This gorgeous barrier island lies on the Atlantic coast right where Maryland meets Virginia. It’s the kind of place where in the course of your wanderings you are quite likely at some point to take a look at your camera and say something like, “Geez, did I really just take my 374th picture of a horse?”
The diminutive ponies that the 37-mile-long Assateague is famous for really are that compelling a sight. Nobody knows for sure how they got here. There is one legend about a herd swimming ashore from the distant wreck of a Spanish galleon. There is another about Blackbeard the Pirate delivering horses to the island home where one of his dozen wives lived. Then there is the more mundane likelihood that regular old European settlers brought the ponies to the island and for some reason lost in the mists of time the animals were allowed to become wild.
The ponies now roam freely along beaches and roadways, chomping up grasses all day long and generally looking as adorable as all get out. I say generally because there was one not-so-adorable pony a few years back who marched up to my parked car and commenced trying to stick his head in the driver’s side window. A word of caution, then: Cute though they may be, these are wild animals.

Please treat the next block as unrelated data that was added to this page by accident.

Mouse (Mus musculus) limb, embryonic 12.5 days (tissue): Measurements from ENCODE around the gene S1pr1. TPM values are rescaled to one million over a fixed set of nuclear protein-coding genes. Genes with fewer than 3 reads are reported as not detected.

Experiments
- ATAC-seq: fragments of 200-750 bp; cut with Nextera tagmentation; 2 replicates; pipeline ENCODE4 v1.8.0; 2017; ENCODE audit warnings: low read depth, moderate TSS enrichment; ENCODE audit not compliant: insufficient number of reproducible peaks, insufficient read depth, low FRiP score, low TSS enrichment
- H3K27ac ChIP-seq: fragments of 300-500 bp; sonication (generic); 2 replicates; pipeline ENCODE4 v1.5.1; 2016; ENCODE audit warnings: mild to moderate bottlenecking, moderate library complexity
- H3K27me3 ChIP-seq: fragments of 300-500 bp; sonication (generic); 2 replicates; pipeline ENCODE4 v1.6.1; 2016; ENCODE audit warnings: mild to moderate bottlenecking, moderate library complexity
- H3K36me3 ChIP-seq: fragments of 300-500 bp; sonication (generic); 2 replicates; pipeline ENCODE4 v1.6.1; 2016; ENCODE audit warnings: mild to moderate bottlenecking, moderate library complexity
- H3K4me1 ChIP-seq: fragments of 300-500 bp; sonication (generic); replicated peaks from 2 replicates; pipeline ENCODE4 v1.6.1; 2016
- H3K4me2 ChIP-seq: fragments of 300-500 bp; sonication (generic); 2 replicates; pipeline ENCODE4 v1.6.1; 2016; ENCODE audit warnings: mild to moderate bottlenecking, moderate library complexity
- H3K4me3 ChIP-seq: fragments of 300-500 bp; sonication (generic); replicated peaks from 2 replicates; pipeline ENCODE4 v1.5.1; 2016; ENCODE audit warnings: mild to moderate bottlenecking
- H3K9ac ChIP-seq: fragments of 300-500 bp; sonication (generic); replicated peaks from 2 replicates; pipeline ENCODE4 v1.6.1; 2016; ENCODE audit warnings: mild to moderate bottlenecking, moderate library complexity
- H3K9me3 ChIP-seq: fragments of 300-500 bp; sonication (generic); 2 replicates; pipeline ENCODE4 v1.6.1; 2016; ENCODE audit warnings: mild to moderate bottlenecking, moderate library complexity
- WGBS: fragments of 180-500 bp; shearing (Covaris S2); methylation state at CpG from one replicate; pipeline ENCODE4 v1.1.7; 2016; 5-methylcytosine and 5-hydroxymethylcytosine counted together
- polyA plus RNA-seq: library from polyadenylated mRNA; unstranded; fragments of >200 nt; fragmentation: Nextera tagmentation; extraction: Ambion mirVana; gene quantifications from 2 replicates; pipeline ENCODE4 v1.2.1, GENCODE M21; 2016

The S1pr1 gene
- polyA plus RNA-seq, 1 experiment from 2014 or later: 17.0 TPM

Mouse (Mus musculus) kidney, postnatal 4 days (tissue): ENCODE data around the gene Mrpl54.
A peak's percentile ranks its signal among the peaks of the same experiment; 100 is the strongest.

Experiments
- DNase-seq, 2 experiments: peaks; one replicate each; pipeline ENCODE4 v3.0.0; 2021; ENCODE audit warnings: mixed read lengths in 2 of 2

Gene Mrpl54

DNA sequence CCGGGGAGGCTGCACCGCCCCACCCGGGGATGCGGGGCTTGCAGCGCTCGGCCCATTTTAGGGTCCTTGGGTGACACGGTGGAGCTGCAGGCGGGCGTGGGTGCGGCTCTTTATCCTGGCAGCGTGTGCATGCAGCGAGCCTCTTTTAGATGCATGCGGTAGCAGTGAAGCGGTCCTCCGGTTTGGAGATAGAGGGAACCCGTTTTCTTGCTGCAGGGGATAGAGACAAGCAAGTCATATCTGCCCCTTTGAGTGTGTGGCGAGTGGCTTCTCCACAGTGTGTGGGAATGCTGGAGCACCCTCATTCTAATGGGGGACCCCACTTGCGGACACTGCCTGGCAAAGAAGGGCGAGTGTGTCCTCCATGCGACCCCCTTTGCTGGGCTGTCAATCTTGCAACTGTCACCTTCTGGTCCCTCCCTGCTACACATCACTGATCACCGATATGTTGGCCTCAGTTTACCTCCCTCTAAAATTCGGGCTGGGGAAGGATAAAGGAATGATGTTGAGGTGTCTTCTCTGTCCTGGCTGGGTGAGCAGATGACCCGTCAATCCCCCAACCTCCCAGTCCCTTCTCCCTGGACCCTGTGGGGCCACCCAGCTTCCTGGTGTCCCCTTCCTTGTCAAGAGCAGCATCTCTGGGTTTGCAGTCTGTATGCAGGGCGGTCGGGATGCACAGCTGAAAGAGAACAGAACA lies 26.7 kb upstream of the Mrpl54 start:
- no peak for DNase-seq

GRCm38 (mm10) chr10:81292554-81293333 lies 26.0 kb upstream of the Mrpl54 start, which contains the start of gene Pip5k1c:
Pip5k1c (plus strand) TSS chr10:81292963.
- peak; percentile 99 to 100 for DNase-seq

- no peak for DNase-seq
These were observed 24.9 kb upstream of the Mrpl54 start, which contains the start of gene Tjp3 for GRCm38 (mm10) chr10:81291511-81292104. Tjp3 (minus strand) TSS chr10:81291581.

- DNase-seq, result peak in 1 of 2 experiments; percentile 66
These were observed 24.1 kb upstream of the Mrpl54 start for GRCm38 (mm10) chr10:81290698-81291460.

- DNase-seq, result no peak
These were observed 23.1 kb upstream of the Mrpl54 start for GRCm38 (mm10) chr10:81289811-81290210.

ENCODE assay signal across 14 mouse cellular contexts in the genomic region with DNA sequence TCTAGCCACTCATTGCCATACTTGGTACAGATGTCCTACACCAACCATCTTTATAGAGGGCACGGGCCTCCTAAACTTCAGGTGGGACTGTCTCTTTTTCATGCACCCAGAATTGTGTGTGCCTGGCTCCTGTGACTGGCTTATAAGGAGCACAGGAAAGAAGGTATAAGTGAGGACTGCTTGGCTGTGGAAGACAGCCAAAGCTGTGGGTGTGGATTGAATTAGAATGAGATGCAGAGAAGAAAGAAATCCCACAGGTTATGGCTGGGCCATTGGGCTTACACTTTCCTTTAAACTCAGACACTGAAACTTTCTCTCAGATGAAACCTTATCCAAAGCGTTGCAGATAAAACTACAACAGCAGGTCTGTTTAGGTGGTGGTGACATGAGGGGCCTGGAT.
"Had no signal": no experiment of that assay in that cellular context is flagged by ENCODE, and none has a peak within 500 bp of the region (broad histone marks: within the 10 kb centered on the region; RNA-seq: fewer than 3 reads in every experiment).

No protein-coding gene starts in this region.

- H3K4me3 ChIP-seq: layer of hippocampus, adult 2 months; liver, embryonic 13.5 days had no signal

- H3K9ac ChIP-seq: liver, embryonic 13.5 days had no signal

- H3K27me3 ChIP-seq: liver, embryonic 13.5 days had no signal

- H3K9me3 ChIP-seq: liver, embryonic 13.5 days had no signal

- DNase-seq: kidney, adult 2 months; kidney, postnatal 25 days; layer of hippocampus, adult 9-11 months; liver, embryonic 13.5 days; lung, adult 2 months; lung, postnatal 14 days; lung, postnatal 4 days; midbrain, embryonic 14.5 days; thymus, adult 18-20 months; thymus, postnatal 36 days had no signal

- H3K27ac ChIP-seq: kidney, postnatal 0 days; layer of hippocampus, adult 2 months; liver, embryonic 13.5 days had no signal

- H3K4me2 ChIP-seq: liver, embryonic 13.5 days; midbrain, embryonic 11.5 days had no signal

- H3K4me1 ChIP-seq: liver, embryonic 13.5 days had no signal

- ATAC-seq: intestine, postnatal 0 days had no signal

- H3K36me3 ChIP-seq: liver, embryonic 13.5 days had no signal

Scenery-wise, the island is a natural wonder of the first order, graced with breathtaking beaches that stretch on for mile after mile on one side and spectacular bays and marshes on the other. Whether you prefer walking, cycling, or paddling won’t matter a whit—Assateague is a perfect destination in every category.
There’s some interesting history tied up in the place. For one thing, the island used to be a whole lot longer than it is now, stretching all the way up beyond Ocean City and linking up with what is now Fenwick Island in Delaware.